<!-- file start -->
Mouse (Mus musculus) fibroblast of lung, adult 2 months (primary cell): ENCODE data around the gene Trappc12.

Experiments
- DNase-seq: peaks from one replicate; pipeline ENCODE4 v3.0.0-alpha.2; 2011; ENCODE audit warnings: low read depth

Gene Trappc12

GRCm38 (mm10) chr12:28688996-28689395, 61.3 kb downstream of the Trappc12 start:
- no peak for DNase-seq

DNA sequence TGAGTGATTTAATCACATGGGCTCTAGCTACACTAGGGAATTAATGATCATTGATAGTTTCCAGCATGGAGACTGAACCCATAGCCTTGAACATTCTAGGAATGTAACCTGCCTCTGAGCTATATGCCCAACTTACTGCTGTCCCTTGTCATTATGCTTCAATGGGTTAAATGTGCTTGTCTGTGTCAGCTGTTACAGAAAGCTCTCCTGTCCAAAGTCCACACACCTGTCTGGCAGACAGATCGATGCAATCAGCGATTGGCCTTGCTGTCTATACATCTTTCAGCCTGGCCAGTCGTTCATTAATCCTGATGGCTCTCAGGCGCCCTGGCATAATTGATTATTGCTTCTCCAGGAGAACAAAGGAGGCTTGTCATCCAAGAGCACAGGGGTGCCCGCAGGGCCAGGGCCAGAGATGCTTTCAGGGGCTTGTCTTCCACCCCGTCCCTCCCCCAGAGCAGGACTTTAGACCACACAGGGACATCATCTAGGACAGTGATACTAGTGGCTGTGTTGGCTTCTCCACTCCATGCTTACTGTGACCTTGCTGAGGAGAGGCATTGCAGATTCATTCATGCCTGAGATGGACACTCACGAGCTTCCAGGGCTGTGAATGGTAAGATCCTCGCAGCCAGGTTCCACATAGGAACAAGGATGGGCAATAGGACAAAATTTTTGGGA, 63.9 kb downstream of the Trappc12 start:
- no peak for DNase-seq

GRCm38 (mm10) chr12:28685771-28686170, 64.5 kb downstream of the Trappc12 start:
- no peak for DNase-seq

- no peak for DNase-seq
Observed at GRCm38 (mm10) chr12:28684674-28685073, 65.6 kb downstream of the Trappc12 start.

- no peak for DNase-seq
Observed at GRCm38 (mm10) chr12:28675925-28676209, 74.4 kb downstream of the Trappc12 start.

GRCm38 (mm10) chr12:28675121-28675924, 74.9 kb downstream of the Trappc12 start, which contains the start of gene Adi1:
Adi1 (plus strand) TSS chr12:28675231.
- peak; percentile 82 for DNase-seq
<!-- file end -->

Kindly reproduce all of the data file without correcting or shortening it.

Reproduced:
Mouse (Mus musculus) fibroblast of lung, adult 2 months (primary cell): ENCODE data around the gene Trappc12.

Experiments
- DNase-seq: peaks from one replicate; pipeline ENCODE4 v3.0.0-alpha.2; 2011; ENCODE audit warnings: low read depth

Gene Trappc12

GRCm38 (mm10) chr12:28688996-28689395, 61.3 kb downstream of the Trappc12 start:
- no peak for DNase-seq

DNA sequence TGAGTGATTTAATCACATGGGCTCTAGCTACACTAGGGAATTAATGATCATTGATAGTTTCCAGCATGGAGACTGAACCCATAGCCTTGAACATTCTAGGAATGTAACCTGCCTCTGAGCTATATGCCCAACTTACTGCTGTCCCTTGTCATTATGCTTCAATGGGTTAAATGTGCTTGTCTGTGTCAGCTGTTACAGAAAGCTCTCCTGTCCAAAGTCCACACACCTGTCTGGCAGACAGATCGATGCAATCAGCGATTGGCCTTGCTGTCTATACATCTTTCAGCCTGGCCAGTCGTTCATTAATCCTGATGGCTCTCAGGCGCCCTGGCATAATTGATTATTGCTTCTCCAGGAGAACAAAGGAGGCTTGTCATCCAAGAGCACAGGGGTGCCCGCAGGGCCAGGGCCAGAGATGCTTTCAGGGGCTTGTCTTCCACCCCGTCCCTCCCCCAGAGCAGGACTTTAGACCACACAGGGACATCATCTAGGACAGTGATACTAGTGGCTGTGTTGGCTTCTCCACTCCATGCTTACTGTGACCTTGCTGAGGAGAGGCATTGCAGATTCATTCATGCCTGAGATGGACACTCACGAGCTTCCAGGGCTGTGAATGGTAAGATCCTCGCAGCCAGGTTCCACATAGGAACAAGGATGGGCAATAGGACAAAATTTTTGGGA, 63.9 kb downstream of the Trappc12 start:
- no peak for DNase-seq

GRCm38 (mm10) chr12:28685771-28686170, 64.5 kb downstream of the Trappc12 start:
- no peak for DNase-seq

- no peak for DNase-seq
Observed at GRCm38 (mm10) chr12:28684674-28685073, 65.6 kb downstream of the Trappc12 start.

- no peak for DNase-seq
Observed at GRCm38 (mm10) chr12:28675925-28676209, 74.4 kb downstream of the Trappc12 start.

GRCm38 (mm10) chr12:28675121-28675924, 74.9 kb downstream of the Trappc12 start, which contains the start of gene Adi1:
Adi1 (plus strand) TSS chr12:28675231.
- peak; percentile 82 for DNase-seq